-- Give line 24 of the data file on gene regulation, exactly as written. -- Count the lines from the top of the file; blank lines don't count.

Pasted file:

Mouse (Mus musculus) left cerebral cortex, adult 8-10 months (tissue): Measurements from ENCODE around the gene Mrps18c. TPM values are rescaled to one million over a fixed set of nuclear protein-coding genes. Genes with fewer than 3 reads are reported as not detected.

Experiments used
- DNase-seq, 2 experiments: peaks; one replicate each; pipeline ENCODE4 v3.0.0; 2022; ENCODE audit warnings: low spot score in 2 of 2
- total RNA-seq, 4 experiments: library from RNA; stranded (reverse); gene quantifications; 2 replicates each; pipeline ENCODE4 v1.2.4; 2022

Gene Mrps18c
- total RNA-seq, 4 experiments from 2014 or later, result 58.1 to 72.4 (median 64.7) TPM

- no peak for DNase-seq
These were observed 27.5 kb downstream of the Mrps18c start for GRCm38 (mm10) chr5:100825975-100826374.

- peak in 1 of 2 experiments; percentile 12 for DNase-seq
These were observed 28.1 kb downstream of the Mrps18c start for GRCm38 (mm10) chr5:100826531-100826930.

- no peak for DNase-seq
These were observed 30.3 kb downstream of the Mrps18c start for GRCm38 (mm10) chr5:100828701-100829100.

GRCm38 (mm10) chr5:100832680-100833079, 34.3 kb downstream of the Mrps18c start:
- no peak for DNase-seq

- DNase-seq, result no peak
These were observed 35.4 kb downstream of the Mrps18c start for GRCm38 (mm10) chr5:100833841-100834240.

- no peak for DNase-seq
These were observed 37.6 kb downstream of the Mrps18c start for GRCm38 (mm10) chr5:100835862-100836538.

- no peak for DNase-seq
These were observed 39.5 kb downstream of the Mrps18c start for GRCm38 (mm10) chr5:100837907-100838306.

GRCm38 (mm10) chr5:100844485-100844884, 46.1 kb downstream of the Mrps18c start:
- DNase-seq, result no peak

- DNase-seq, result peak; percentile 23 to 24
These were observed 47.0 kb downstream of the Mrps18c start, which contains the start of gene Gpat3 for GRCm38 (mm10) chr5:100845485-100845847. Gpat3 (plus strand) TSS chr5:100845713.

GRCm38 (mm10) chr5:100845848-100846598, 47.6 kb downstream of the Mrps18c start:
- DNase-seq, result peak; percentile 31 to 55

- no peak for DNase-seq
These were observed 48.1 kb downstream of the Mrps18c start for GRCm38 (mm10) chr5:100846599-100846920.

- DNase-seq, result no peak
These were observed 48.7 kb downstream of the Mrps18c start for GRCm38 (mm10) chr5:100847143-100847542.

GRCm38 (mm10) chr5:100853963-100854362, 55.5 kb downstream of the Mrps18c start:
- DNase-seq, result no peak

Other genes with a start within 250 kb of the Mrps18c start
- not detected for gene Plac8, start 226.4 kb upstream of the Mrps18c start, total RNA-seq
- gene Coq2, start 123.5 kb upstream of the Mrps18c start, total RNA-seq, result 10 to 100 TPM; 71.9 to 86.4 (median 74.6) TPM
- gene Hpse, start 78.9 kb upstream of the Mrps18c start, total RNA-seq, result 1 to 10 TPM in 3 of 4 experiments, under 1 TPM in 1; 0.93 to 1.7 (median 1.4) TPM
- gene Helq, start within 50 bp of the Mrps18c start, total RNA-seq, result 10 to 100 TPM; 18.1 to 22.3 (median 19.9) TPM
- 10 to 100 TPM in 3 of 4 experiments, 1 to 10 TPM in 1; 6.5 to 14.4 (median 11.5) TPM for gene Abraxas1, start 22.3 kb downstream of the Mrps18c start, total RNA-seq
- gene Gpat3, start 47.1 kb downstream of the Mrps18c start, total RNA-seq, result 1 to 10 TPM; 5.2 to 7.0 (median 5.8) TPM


These were observed 47.0 kb downstream of the Mrps18c start, which contains the start of gene Gpat3 for GRCm38 (mm10) chr5:100845485-100845847. Gpat3 (plus strand) TSS chr5:100845713.